The vast majority of people recover from the new virus. According to the World Health Organization, people with mild illness recover in about two weeks, while those with more severe illness may take three to six weeks to recover. In mainland China, where the virus first exploded, more than 80,000 people have been diagnosed and more than 58,000 have so far recovered.
At the U.S. Capitol, some senators said they resisted shaking Trump’s hand. Lawmakers were given new instructions on how to protect themselves, with the House’s attending physician asking them to stop shaking hands or touching people during greetings. He recommended the split-fingers Star Trek greeting instead.
Crowds are the norm in the Capitol and handshakes are coin of the realm there, even between political foes. But about a half dozen lawmakers have placed themselves in quarantine after being exposed to someone who had the virus, and the norm has been upended.
During House Democrats’ closed session, one lawmaker, Rep. Raul Ruiz, D-Ca., who is a doctor, noted that the average age in Congress is 57, some lawmakers have underlying health conditions and their work requires them to fly back and forth between home and the capital.
Still, Pelosi implored lawmakers to keep working to strengthen the country’s defenses. Rather than picking up their own coffee and snacks for the breakfast meeting, lawmakers were served by staff from the buffet and warned off touching the serving utensils.
Senate Majority Leader Mitch McConnell was noncommittal after the meeting with Trump. He said any deal would need both both parties and chambers on board. Emphasizing the talks between Mnuchin and Pelosi, he said: “We’re hoping that he and the speaker can pull this together.”
It Was Not Immediately Clear How Trump Was Aiming to Provide Assistance
Trump spoke of a stimulus Monday after markets dropped sharply and as the outbreak spread. Markets recovered from some of the losses Tuesday, reacting positively to the prospects for an economic boost from Washington.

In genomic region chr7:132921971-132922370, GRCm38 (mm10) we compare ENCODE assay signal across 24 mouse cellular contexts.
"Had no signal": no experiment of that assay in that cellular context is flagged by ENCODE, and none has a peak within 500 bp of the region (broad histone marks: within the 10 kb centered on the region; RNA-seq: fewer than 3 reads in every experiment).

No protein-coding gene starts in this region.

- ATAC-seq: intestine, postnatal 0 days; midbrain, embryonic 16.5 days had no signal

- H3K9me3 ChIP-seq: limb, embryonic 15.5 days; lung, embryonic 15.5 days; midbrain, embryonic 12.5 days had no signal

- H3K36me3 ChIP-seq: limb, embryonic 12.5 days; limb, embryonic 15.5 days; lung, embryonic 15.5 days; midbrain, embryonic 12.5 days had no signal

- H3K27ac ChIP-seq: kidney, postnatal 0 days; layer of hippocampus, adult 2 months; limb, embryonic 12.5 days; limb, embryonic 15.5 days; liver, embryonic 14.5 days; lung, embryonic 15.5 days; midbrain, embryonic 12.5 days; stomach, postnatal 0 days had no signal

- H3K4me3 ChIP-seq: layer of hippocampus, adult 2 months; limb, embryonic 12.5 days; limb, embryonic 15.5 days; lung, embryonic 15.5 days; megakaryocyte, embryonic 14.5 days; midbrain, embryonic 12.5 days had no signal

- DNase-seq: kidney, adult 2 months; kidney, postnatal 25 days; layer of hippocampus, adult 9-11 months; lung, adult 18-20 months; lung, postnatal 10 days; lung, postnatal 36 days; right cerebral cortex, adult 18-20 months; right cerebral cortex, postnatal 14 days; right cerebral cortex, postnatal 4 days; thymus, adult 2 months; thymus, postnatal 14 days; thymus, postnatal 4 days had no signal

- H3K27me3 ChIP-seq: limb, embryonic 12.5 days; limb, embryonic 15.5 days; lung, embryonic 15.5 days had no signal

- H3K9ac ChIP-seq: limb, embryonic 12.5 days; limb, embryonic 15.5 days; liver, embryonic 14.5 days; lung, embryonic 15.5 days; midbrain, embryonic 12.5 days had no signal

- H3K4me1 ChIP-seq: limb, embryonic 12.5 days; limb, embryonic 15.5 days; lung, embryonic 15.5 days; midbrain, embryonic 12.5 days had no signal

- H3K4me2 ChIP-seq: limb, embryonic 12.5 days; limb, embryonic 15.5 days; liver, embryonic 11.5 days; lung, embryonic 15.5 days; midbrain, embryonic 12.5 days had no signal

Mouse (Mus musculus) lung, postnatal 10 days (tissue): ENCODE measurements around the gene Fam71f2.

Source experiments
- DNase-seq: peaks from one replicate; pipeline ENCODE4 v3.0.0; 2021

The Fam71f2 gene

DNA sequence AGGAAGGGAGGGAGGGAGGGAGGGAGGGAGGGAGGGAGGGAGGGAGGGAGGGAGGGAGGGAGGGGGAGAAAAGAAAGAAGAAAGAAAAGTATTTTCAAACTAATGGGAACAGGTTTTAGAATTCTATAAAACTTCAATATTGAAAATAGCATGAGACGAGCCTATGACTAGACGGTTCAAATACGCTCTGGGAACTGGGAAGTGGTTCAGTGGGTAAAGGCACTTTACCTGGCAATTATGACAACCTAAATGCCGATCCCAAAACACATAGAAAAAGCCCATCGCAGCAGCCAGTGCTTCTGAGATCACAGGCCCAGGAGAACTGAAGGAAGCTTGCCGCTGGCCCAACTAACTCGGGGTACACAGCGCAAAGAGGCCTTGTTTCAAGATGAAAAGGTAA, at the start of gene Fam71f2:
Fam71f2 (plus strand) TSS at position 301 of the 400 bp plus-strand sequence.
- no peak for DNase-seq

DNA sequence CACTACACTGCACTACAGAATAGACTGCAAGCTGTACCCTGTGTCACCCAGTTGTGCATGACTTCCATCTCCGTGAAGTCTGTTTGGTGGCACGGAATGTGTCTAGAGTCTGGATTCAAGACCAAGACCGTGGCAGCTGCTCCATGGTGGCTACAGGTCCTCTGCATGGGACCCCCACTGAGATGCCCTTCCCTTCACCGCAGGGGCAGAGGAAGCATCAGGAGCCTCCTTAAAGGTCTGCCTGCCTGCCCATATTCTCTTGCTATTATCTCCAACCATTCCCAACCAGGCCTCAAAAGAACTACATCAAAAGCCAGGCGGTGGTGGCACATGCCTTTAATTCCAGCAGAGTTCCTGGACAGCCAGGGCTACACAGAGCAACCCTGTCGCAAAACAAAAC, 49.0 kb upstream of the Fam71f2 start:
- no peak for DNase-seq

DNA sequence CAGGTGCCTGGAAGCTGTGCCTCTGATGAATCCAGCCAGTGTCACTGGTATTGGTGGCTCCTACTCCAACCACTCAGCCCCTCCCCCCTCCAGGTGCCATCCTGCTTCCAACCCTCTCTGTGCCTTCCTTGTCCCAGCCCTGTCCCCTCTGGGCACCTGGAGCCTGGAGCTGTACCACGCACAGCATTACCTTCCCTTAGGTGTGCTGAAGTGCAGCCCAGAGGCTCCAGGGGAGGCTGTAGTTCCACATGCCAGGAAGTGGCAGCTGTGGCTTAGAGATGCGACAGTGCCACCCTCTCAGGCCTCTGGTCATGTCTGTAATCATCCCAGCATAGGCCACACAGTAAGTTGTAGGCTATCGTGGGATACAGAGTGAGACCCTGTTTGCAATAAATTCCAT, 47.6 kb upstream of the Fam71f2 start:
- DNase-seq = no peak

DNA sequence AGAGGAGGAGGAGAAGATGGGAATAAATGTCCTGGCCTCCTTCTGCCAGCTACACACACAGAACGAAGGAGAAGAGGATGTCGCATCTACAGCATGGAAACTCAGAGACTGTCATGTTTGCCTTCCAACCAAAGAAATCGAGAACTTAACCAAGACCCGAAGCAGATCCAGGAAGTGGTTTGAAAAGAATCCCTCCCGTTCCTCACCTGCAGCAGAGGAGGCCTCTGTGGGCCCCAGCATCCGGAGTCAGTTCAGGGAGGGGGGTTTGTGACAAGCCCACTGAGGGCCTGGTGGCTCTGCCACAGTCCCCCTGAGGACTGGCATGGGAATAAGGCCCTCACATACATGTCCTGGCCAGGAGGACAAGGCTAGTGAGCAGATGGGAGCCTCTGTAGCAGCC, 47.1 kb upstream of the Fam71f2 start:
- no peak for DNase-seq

Yet even within the administration, there are divisions on the best approach. The payroll-tax plan found support inside the administration from Jared Kushner and Peter Navarro, among others. Other Trump aides, such as Mnuchin and Larry Kudlow, who was also on the Hill, advocated more modest measures.
It was not immediately clear how Trump was aiming to provide assistance to employees weighing whether to stay home because of illness — a crucial aim of public health officials seeking to curtail the spread of the virus.
One mechanism, backed by the Trump-allied National Association of Manufacturers, involves a proposed tax credit for employers who pay employees who are quarantined.
At the Capitol, Democratic lawmakers were told by the House chief administrative officer behind closed doors that the office could support up to 10,000 staff members teleworking if need be. Laptop orders were being expedited and cyber-security measures reviewed.
Several Trump confidants have disclosed they are isolating themselves after potential exposure to the virus; one lawmaker traveled with the president from Florida on Air Force One on Monday; another was his just-tapped new chief of staff.
The Securities and Exchange Commission, which monitors financial markets, encouraged employees at its Washington headquarters to work from home after an employee there had respiratory symptoms and was referred for coronavirus testing.
And Defense Secretary Mark Esper postponed a trip to India, Pakistan and Uzbekistan that was to begin Monday, citing the coronavirus crisis, Pentagon press secretary Alyssa Farah said Tuesday. She said he would remain in the U.S to help manage the Pentagon response.